I have no transition for this next part. In my mind it's connected with everything above, but when I read through what I've written, I don't see how anyone who isn't me would get that.


Last night, I ended up riding one of the buses as a chaperon for our high school Wind Ensemble, which headed to that District IX OMEA large-group adjudicated event I mentioned (our kids were robbed, but that's another story, though maybe not. Our school district is seen in the area as "ghetto" and not well respected, though the children who represent the school in sports, arts, music are stunning creatures). I have a "bus partner," a mother I've been getting to know better since the beginning of the school year.

We come from completely different worlds, R. and I. I suspect we hold different views of most things from God to parenting to marriage to politics. Yet we find each other comforting, and I tend to make her laugh so hard she finds that she needs to lean against a wall if we are waiting in a school hallway for events to begin.

I just do that to this group of band booster parents in general, drop these tiny, inoffensive one-liners.

R and I found a restroom on a different floor from where the kids were warming up. I slammed shut my stall door, and while I did my business, read the graffiti on the back of the door.

Yew you should shove a broom handle up your ass, read the first sentence, and the conversation on the door went downhill (pardon the pun. the words really did drift down the door) from there.

"Oh, my!" I said to the others. "There's real graffiti in here! I'm so excited! I haven't seen real graffiti in a long time."

"There's some in here, too," one of the girls who had accompanied the adults said. "It has something to do with God."

"Well, mine doesn't have anything to do with God," I said, and later told them it had something to do with someone sticking a broom handle in a place where broom handles shouldn't ever go.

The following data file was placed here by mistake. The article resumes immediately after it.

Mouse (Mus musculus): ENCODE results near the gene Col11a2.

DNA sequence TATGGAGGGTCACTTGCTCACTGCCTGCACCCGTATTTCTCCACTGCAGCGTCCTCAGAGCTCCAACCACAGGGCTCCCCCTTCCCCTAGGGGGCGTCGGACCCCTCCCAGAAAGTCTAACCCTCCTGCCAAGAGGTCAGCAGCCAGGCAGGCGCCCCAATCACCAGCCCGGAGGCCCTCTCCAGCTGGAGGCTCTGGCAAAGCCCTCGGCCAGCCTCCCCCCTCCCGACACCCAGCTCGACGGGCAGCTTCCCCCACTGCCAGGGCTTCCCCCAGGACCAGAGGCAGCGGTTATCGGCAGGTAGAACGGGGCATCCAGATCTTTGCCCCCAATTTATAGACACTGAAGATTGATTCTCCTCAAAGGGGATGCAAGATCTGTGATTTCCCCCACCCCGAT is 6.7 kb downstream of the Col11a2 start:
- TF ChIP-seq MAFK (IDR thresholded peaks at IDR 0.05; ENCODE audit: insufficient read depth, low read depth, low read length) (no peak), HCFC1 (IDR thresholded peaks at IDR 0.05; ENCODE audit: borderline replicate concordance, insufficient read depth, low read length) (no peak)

This offended no one, and they all thought it was hilarious that I got excited about obscene graffiti.

I know they think I'm a bit eccentric, but they like me, which sometimes puzzles me since the truth is that we have nothing in common.

Later, much later, after we had just found out the score (not a superior rating. no trip to the state contest despite a performance that was so stunning the kids told me they could feel the audience responding to them), one of the other band moms looked at me and said, "Elizabeth, have you been to Florida or something? You look so tan!"

"Um. No. I've barely been outside, and there hasn't been any sun around here, as you know, for a while. This is just the color of my skin."

"Are you sure?"

"Yep. This me." I suddenly felt I needed to explain. "I'm half Greek. My mom was Greek."

"Oh! So that's where you get your olive skin!"

Understand, there was no malice in the band mom's comments. But it kind of startled me. I don't even know why.

Oh. I have worn out. I will never get to my point. I might if I stopped writing directly into the window, but then I'd never post anything at all.

This is very long. I won't worry about it too much. I should eat some dinner, but I find since I broke wide open on Wednesday that I don't have much of an appetite. I'll make myself a salad maybe, drink some cold, cold water.

Then I'll go back to bed until my Girl and her friends need to stop back by here for something else (though they probably won't at this point since it's after 8).